Zero-hours contracts

From today, section 153 of the Small Business, Enterprise and Employment Act 2015 is in force. This section inserts ss 27A and 27B into the Employment Rights Act 1996. These changes are the result of two consultations by the government (December 2013 and March 2015).

Exclusivity clause ban

The new ERA 1996 s27A states that any provision of a zero-hours contract which prohibits the worker from doing work or performing services under another contract or under any other arrangement, or prohibits him or her from doing so without the employer’s consent, is unenforceable against the worker.

This section also provides a definition of “zero-hours contracts”:

“In this section “zero hours contract” means a contract of employment or other worker’s contract under which-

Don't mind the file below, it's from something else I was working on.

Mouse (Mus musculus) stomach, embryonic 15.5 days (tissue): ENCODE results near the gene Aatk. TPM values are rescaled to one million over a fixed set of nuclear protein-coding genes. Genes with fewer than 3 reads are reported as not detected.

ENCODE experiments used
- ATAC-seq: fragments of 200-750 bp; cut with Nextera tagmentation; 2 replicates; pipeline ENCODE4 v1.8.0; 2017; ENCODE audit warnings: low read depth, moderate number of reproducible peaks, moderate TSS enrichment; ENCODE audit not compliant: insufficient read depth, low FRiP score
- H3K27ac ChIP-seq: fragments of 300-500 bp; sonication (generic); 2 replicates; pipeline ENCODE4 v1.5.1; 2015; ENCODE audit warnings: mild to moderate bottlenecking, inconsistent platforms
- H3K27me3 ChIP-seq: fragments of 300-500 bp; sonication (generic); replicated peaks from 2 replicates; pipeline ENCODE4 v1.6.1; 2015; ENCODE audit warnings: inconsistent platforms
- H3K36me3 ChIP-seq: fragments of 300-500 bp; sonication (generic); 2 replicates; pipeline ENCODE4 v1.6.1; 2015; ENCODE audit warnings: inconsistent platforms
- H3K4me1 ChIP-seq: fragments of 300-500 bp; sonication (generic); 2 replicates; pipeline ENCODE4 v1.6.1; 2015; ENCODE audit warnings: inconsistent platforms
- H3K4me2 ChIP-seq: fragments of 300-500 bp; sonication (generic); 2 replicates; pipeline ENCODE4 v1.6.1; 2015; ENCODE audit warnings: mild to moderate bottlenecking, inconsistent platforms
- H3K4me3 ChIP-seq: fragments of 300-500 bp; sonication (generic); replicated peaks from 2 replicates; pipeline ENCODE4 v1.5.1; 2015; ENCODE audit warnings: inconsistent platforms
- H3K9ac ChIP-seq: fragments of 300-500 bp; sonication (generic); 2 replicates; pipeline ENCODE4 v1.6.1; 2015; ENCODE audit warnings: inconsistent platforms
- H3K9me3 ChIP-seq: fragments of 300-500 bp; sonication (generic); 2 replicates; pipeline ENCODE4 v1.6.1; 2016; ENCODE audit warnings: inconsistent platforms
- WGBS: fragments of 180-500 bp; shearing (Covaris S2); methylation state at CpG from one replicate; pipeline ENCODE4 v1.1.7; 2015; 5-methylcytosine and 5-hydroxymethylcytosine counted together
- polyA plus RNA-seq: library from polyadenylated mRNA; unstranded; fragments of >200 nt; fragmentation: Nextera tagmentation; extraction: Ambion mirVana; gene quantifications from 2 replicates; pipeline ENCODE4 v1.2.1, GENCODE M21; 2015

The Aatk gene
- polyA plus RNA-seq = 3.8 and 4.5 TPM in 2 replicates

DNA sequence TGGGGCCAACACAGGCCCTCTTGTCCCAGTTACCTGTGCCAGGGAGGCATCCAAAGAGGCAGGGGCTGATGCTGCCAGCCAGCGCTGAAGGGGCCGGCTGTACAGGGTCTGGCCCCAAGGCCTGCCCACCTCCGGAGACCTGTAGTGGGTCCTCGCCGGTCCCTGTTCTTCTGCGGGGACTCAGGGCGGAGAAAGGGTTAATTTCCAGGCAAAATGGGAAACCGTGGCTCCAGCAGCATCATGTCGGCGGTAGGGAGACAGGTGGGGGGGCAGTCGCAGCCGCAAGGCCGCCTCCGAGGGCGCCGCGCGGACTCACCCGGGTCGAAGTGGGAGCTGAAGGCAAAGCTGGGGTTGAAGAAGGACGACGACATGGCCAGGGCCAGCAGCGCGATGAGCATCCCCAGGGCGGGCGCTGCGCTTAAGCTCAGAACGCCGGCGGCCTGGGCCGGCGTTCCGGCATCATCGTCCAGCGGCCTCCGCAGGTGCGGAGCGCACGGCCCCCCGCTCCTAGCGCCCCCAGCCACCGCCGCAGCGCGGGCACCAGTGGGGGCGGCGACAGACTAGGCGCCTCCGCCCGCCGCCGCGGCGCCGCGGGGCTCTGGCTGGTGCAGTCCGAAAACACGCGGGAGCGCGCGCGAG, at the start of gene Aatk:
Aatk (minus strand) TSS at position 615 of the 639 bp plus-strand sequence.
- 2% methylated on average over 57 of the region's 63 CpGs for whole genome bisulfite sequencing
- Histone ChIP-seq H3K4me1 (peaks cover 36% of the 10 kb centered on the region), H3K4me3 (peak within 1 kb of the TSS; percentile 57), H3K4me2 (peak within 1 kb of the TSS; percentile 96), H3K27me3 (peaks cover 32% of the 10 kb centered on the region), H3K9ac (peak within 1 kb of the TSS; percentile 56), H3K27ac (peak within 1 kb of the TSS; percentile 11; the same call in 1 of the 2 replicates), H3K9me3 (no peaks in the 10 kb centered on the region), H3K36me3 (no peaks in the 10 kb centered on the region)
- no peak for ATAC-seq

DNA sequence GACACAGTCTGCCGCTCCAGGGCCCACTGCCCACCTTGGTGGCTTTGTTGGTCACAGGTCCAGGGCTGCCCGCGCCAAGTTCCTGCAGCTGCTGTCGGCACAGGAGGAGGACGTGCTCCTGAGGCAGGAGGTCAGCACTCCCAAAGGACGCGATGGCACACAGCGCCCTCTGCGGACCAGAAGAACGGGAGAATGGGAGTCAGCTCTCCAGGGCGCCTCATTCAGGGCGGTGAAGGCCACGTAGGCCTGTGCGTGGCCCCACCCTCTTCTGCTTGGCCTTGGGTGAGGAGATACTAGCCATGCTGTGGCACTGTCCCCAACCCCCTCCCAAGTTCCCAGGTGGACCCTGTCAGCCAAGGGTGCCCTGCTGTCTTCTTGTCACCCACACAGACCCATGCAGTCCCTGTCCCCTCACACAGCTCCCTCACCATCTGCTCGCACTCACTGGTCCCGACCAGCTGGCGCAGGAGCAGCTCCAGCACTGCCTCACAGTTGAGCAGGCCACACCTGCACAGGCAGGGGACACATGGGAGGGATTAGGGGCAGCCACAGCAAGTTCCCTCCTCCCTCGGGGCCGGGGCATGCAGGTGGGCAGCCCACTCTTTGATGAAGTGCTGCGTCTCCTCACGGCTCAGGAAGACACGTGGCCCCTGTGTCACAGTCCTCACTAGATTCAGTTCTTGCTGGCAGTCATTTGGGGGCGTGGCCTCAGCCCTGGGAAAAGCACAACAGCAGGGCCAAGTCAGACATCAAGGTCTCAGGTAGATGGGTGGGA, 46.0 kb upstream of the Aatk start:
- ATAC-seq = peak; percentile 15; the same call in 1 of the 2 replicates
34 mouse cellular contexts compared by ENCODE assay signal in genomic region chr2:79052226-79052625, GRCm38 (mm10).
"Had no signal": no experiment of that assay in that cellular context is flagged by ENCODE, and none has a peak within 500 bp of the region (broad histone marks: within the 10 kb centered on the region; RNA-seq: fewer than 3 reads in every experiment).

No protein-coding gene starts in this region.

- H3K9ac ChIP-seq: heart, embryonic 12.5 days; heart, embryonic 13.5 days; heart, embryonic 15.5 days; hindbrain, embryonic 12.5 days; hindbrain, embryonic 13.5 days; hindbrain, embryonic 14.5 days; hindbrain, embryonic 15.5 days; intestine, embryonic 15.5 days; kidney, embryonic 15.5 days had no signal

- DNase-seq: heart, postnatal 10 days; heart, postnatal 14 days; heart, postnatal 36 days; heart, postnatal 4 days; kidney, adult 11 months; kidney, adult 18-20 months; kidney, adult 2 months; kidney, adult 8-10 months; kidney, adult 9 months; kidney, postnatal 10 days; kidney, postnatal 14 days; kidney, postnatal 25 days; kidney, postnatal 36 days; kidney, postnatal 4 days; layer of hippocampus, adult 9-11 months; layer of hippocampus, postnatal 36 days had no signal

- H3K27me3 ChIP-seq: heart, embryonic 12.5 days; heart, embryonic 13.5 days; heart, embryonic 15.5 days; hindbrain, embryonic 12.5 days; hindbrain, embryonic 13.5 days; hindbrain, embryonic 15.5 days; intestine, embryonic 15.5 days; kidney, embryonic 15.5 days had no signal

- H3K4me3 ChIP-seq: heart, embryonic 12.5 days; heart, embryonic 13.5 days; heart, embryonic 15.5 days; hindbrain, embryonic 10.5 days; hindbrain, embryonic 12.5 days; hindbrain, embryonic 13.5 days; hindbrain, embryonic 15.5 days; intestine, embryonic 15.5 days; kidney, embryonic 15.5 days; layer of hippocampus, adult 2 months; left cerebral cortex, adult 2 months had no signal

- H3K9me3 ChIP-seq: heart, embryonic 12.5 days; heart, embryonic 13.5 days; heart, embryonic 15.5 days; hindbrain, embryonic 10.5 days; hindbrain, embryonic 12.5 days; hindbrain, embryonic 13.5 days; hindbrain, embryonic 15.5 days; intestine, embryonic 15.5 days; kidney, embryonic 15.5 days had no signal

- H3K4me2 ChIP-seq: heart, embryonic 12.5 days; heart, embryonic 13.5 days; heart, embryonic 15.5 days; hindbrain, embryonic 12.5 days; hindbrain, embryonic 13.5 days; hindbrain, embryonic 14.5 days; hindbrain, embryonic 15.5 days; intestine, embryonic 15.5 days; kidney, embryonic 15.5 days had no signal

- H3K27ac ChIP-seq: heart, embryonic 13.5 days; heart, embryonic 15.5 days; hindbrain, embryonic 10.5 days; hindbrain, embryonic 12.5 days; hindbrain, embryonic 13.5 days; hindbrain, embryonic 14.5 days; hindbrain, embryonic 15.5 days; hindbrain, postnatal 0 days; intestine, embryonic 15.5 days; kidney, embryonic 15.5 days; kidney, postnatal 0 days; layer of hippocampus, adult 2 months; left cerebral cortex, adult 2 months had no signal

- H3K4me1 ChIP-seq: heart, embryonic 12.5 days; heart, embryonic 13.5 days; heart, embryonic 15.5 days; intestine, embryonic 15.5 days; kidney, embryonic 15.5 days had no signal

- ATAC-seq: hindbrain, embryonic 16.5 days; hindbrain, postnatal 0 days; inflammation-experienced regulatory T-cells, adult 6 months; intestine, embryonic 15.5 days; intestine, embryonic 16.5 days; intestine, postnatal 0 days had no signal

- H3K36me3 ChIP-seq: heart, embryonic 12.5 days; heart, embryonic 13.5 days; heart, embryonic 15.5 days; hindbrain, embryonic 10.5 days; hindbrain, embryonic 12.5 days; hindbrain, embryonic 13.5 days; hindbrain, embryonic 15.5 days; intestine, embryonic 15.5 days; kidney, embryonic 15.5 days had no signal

(a) the undertaking to do or perform work or services is an undertaking to do so conditionally on the employer making work or services available to the worker, and

(b) there is no certainty that any such work or services will be made available to the worker.”

Section 27B of the ERA 1996 creates a power for the Government to make further provision to prevent zero-hours workers being restricted in their ability to work for other employers.

Comment

While such exclusivity clauses are now banned, there are ways around this, such as drafting the contract so that the worker must be available to work at all times or by giving the worker a set very low number of working hours so that the contract is not a “zero-hours contract”.

Erinna Foley-Fisher

Practice Areas: 
Employment